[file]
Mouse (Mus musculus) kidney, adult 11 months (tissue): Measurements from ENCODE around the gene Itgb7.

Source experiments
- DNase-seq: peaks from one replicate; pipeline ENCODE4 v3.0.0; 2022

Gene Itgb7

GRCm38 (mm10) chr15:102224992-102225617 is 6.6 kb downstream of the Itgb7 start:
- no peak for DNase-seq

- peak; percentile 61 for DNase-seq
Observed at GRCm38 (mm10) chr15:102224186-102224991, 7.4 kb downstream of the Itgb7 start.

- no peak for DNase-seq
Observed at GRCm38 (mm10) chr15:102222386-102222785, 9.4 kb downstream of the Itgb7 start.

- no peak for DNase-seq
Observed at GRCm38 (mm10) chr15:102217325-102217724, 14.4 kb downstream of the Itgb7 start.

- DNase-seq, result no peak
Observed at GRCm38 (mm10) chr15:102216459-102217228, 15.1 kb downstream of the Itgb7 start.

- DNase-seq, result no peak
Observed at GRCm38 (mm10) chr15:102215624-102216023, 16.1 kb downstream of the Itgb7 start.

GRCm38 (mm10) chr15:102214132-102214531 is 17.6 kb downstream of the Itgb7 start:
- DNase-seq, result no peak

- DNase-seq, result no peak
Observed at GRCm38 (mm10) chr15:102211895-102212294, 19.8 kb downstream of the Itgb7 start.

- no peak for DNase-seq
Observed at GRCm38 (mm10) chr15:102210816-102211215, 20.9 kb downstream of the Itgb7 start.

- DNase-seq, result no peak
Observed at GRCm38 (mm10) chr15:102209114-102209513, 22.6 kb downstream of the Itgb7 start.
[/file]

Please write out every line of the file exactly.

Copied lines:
Mouse (Mus musculus) kidney, adult 11 months (tissue): Measurements from ENCODE around the gene Itgb7.

Source experiments
- DNase-seq: peaks from one replicate; pipeline ENCODE4 v3.0.0; 2022

Gene Itgb7

GRCm38 (mm10) chr15:102224992-102225617 is 6.6 kb downstream of the Itgb7 start:
- no peak for DNase-seq

- peak; percentile 61 for DNase-seq
Observed at GRCm38 (mm10) chr15:102224186-102224991, 7.4 kb downstream of the Itgb7 start.

- no peak for DNase-seq
Observed at GRCm38 (mm10) chr15:102222386-102222785, 9.4 kb downstream of the Itgb7 start.

- no peak for DNase-seq
Observed at GRCm38 (mm10) chr15:102217325-102217724, 14.4 kb downstream of the Itgb7 start.

- DNase-seq, result no peak
Observed at GRCm38 (mm10) chr15:102216459-102217228, 15.1 kb downstream of the Itgb7 start.

- DNase-seq, result no peak
Observed at GRCm38 (mm10) chr15:102215624-102216023, 16.1 kb downstream of the Itgb7 start.

GRCm38 (mm10) chr15:102214132-102214531 is 17.6 kb downstream of the Itgb7 start:
- DNase-seq, result no peak

- DNase-seq, result no peak
Observed at GRCm38 (mm10) chr15:102211895-102212294, 19.8 kb downstream of the Itgb7 start.

- no peak for DNase-seq
Observed at GRCm38 (mm10) chr15:102210816-102211215, 20.9 kb downstream of the Itgb7 start.

- DNase-seq, result no peak
Observed at GRCm38 (mm10) chr15:102209114-102209513, 22.6 kb downstream of the Itgb7 start.